This Climate Plan is prepared pursuant to a grant from the U.S. Environmental Protection Agency, from October 1, 2014 through September 30, 2016, with an update from the same fund planned for 2017. While the focus is on treaty natural resources, both because of the funding agency and this writer’s being housed in Quileute Natural Resources (hereinafter,sometimes, “QNR”), some sections will address the reservation needs as a whole, including infrastructure and ideas to sustain power, food, and water. Of necessity this Plan is limited by the information available up to the closing date.
Letter of Introduction Puyallup Tribe of Indians For thousands of years, the Puyallup River and coasts of the Puget Sound have sustained our way of life by giving to us the salmon, shellfish, wild game, roots, berries, and cedar trees that are the foundation of our culture, traditions, and heritage. In spite of the many challenges we have faced, our spirits remain tied to this land, and our stewardship has ensured that the Puyallup Tribe will continue to enjoy the natural gifts we receive in exchange. But we are faced with a new challenge.
CLEAR Miami (Community Leadership on the Environment, Advocacy, and Resilience)
CLEAR Miami is a 12-week training program focused in climate resilience education and leadership. Participants will develop a deep understanding of climate science and local climate change threats and solutions in addition to broadening their leadership and advocacy skills so they can effectively support practices, programs, and policies that strengthen the resiliency of Miami communities to the effects of climate change.
The Beloved Community is a vision for our future where all people share equally in the wealth and bounty of the earth, where we protect its abundance, diversity and beauty for future generations. In this vision of liberation, racism, exploitation, and domination are replaced by democracy, cooperation, interdependence, and love. To get there, we pursue transformative, systems-change solutions. What do we mean by this? The root causes of the problems our communities face—like climate change, racism, and economic inequality—are all deeply connected.
The Center for Resilient Cities (CRC) is expanding its healthy food access programs to include fruit trees that can thrive in changing hardiness zones as well as raised garden bed structures to assist in soil conservation, weed and pest control, and water retention. The existing community gardens serve over a dozen families of multiple generations, while four 40’ x 40’ garden plots act as educational spaces for 100 Badger Rock Middle School students.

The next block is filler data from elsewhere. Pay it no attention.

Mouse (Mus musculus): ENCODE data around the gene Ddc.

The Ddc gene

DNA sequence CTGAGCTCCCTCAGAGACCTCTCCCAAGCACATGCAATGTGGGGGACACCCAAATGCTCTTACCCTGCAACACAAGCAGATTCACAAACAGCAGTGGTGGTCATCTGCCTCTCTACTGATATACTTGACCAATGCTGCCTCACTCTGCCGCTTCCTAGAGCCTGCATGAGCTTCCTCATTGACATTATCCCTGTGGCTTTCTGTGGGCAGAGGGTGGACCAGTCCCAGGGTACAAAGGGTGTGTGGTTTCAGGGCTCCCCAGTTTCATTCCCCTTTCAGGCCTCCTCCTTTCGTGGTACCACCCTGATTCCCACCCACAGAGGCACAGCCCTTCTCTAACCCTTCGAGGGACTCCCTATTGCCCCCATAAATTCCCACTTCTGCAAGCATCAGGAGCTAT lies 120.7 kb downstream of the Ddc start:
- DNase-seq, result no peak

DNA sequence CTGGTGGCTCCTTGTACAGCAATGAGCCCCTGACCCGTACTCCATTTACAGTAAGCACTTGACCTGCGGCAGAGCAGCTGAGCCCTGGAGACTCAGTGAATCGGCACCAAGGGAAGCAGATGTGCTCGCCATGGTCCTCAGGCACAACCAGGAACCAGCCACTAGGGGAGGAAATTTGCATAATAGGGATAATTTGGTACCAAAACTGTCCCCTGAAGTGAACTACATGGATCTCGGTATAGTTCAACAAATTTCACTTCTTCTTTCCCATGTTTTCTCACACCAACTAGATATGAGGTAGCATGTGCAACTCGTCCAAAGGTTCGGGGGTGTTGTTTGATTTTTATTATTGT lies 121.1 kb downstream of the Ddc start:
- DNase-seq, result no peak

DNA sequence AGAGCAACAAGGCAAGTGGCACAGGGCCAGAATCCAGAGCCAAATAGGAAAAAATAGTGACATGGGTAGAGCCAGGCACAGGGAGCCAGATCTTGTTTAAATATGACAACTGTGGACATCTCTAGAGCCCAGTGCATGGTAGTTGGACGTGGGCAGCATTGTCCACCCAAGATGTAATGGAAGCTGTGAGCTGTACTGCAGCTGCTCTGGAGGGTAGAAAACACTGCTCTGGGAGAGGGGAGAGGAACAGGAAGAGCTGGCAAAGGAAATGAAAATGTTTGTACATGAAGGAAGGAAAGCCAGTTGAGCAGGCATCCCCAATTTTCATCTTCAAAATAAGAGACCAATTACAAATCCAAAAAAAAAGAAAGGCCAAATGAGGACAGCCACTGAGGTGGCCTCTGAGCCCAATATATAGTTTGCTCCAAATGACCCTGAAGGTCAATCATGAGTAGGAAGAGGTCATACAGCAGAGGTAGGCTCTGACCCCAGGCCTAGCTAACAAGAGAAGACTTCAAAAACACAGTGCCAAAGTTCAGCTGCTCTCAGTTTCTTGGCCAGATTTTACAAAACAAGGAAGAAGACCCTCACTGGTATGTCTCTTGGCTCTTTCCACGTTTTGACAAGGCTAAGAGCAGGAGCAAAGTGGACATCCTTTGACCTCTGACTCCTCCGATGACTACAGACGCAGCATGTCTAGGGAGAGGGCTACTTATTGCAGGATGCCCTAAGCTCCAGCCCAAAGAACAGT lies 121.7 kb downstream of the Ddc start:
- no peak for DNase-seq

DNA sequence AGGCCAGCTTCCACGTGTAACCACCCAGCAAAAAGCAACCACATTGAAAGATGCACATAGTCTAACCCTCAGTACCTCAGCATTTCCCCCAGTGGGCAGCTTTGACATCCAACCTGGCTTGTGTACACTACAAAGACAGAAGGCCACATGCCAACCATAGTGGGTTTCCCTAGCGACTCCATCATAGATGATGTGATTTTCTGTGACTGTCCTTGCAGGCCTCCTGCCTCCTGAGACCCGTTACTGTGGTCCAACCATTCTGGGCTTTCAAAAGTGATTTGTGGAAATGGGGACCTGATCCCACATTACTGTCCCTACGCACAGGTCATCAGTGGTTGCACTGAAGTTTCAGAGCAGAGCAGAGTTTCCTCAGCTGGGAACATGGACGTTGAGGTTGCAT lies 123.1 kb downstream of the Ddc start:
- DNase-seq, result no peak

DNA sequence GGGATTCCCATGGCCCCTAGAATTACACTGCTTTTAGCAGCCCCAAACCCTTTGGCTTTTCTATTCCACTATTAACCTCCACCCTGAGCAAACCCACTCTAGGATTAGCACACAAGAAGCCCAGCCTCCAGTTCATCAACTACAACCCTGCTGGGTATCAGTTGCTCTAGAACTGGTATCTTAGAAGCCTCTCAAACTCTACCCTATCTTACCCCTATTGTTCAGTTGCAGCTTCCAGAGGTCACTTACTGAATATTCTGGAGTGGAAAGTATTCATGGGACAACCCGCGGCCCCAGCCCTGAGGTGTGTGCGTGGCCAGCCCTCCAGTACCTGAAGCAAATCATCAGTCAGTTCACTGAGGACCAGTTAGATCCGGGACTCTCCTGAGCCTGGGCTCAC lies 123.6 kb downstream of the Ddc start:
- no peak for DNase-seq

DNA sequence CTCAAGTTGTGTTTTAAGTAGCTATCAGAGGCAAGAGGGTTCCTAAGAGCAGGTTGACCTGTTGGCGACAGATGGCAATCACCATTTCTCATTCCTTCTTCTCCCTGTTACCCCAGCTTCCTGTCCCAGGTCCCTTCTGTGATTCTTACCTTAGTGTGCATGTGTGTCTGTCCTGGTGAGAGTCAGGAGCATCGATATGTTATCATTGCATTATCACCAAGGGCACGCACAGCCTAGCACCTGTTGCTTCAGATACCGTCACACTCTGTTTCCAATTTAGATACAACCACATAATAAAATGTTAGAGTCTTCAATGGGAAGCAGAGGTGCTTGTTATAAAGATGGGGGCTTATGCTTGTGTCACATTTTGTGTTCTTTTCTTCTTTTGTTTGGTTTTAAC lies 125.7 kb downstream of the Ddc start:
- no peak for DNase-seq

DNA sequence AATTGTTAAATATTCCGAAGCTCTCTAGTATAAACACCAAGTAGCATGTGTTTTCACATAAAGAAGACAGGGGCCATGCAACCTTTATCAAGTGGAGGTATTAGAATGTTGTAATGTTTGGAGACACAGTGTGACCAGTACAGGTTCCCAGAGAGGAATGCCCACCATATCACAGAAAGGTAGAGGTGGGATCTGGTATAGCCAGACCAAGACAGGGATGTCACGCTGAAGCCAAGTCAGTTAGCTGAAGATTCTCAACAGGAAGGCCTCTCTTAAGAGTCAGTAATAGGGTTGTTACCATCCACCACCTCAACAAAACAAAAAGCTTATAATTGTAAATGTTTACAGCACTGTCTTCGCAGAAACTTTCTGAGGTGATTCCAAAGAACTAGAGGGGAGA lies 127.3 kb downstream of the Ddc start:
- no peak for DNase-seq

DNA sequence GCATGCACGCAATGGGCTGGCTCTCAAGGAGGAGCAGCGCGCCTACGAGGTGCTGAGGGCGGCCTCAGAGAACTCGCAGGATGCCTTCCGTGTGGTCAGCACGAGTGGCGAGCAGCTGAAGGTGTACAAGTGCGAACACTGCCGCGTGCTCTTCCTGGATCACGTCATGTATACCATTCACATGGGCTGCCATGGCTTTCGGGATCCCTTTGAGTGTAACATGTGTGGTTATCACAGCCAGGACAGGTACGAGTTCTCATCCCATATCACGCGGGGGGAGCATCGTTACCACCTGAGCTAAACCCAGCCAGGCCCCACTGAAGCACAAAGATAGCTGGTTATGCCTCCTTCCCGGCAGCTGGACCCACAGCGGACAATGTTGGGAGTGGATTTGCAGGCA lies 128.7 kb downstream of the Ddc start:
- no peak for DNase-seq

The East Jemez Landscape Futures (EJLF) is a collaborative process that aims to develop a holistic and forward-looking approach to managing areas of the eastern Jemez Mountains that have been altered by drought, high severity fire, and post-fire flooding. In order to engage a diversity of regional stakeholders and understand perspectives about the impacted landscape, we conducted a needs assessment to launch the project.
The Regional Framework for Coastal Resilience in Southern Connecticut is a joint project managed collaboratively by the Southern Connecticut Regional Council of Governments, The Nature Conservancy, and the Connecticut Metropolitan Council of Governments.
This paper contributes to improving understanding of how funders, practitioners and other stakeholders can support and facilitate transformation in adaptation to climate change. It uses the latest academic literature, as well as learning from practice, to put forward a conceptual framework for determining the likelihood of an adaptation initiative delivering transformation. This framework unpacks the term ‘transformation’ into three components:
In the last ten years, many land management agencies and organizations have begun to integrate climate change strategies into their work. These plans range from mandatory climate actions to more general considerations of the ways that climate change will impact land and natural resources.